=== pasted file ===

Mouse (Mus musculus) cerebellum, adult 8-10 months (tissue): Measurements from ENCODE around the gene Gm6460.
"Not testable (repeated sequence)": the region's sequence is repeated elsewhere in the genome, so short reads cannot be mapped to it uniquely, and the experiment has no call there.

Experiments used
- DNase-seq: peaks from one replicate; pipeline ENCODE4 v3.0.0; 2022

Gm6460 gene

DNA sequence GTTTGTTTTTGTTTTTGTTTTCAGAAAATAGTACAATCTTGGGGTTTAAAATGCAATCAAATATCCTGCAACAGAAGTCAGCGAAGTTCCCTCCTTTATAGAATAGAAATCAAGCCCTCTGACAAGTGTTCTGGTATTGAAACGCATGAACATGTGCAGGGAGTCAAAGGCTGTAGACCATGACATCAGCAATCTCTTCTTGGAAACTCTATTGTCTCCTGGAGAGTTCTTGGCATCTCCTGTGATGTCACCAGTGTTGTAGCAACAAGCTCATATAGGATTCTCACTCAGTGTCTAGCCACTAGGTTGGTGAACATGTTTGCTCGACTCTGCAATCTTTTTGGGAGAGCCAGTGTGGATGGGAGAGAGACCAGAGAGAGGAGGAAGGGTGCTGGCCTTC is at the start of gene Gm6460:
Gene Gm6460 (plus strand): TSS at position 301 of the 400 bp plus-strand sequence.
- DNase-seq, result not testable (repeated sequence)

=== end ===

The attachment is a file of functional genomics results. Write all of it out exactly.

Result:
Mouse (Mus musculus) cerebellum, adult 8-10 months (tissue): Measurements from ENCODE around the gene Gm6460.
"Not testable (repeated sequence)": the region's sequence is repeated elsewhere in the genome, so short reads cannot be mapped to it uniquely, and the experiment has no call there.

Experiments used
- DNase-seq: peaks from one replicate; pipeline ENCODE4 v3.0.0; 2022

Gm6460 gene

DNA sequence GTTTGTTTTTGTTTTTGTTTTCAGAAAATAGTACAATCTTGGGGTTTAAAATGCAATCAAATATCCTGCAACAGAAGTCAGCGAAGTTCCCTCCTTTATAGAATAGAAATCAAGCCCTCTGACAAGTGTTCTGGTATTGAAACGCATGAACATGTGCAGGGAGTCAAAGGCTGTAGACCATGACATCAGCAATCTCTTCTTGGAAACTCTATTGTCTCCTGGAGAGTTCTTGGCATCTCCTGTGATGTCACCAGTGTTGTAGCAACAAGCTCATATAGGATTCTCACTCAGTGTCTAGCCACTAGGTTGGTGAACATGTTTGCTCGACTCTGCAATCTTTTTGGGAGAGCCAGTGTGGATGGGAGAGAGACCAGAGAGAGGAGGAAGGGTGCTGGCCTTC is at the start of gene Gm6460:
Gene Gm6460 (plus strand): TSS at position 301 of the 400 bp plus-strand sequence.
- DNase-seq, result not testable (repeated sequence)